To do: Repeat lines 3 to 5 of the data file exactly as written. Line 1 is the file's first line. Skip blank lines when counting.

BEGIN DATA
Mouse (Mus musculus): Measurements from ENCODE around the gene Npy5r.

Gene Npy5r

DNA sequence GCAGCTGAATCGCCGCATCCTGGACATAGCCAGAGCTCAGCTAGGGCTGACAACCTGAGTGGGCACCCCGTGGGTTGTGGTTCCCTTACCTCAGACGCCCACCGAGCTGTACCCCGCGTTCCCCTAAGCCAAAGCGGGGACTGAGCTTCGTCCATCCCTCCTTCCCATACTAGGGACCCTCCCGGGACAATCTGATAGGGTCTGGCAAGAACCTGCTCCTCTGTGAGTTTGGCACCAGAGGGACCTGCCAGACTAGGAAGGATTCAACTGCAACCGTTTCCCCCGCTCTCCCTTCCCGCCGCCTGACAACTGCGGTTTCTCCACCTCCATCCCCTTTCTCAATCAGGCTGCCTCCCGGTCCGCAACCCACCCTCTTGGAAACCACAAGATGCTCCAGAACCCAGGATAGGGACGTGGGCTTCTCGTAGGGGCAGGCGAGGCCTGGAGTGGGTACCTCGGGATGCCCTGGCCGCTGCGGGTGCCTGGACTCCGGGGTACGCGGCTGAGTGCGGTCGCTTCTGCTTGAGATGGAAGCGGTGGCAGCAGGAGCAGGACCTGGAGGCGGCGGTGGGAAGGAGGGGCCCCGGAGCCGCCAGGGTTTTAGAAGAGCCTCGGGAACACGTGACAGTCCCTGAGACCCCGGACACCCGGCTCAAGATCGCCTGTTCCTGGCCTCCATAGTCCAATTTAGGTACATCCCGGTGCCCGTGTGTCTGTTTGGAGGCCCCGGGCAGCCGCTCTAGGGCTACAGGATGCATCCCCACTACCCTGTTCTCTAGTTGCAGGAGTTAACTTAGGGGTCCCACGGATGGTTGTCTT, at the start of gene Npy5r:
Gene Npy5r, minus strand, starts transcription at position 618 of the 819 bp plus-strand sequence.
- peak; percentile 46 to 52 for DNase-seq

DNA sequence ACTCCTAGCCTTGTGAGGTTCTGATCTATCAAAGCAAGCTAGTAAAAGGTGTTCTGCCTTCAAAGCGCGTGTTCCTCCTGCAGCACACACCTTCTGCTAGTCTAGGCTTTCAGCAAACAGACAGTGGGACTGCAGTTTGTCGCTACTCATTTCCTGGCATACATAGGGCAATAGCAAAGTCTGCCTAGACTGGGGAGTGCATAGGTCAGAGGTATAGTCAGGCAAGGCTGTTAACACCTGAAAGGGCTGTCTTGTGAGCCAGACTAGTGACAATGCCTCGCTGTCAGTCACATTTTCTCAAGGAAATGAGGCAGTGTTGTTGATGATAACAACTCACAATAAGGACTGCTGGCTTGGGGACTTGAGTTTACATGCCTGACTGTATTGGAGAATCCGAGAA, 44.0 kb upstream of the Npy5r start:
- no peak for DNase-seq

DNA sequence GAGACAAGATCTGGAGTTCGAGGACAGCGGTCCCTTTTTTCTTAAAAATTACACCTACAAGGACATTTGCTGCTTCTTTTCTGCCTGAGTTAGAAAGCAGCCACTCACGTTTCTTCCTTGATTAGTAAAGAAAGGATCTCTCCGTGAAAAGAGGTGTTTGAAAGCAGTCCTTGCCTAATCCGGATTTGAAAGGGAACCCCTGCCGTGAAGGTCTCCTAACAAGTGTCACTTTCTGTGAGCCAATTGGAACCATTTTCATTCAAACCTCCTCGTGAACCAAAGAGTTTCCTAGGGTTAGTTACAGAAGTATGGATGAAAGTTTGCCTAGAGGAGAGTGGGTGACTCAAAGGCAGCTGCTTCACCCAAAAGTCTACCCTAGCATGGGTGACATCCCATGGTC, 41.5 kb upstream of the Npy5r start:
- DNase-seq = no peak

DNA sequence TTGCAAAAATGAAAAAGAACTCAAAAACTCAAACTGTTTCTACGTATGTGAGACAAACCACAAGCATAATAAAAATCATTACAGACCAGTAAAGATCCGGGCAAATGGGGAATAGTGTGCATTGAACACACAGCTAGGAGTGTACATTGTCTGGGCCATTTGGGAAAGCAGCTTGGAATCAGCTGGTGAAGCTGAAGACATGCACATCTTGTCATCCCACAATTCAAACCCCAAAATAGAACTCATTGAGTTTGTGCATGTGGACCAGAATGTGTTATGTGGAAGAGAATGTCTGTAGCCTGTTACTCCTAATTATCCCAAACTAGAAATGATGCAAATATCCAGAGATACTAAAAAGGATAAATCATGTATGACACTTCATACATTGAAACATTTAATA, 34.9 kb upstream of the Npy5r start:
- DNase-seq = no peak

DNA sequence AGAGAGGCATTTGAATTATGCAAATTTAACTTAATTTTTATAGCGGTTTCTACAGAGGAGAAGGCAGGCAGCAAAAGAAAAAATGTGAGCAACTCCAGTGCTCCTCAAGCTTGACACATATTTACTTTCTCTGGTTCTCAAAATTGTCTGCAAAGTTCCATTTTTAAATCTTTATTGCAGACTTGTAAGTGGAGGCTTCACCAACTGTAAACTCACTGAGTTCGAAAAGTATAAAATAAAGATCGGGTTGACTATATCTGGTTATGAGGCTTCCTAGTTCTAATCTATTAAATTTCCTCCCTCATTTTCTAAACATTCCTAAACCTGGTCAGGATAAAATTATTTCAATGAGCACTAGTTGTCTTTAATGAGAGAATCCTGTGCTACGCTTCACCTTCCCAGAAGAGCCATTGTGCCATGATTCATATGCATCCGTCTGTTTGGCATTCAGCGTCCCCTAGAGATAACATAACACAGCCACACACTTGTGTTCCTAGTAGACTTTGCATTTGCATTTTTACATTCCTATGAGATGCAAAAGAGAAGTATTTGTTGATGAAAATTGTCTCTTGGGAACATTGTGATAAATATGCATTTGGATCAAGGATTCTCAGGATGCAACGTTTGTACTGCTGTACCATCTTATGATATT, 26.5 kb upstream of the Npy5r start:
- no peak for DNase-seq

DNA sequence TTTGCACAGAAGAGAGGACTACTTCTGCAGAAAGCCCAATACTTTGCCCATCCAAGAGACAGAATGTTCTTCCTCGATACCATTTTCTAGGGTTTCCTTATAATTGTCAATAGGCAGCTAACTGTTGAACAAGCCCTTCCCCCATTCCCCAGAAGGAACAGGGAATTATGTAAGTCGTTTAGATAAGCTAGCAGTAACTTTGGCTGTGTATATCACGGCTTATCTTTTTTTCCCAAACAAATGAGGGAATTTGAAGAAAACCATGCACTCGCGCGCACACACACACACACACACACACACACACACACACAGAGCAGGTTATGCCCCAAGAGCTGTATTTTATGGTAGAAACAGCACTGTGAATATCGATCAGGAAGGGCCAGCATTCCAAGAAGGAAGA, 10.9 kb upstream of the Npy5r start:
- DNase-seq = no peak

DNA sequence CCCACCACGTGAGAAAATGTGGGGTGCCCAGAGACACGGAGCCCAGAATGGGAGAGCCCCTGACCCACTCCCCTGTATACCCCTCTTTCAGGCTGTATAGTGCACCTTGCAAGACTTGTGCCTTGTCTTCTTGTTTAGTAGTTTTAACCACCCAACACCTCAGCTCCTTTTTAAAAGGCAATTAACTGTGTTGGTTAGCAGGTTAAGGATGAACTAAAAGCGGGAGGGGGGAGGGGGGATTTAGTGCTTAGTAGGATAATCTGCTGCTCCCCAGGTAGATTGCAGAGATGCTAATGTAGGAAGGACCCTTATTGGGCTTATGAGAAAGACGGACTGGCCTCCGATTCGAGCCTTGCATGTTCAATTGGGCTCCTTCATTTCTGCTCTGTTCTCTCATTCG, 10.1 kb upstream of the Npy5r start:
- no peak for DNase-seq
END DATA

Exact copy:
DNA sequence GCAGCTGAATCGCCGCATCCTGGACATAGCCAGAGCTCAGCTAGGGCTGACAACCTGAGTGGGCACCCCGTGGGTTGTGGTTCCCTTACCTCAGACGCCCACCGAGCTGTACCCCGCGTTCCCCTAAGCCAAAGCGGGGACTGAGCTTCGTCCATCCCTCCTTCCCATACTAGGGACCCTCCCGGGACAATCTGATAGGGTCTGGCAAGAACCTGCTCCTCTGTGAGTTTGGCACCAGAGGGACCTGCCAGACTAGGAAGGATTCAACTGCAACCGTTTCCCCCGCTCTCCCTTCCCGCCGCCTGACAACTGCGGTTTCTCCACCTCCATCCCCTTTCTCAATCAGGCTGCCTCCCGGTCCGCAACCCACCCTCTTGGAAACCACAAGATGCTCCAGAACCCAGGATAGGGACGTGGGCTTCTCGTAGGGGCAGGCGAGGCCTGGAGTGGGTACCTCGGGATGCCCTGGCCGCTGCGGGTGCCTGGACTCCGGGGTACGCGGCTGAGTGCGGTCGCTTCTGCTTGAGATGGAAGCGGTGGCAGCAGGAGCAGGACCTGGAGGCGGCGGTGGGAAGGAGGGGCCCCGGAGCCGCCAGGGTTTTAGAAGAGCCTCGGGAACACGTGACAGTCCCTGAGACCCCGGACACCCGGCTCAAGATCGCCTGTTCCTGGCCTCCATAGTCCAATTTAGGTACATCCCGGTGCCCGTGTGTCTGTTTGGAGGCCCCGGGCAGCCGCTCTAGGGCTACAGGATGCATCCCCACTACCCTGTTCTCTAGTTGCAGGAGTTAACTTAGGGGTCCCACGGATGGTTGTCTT, at the start of gene Npy5r:
Gene Npy5r, minus strand, starts transcription at position 618 of the 819 bp plus-strand sequence.
- peak; percentile 46 to 52 for DNase-seq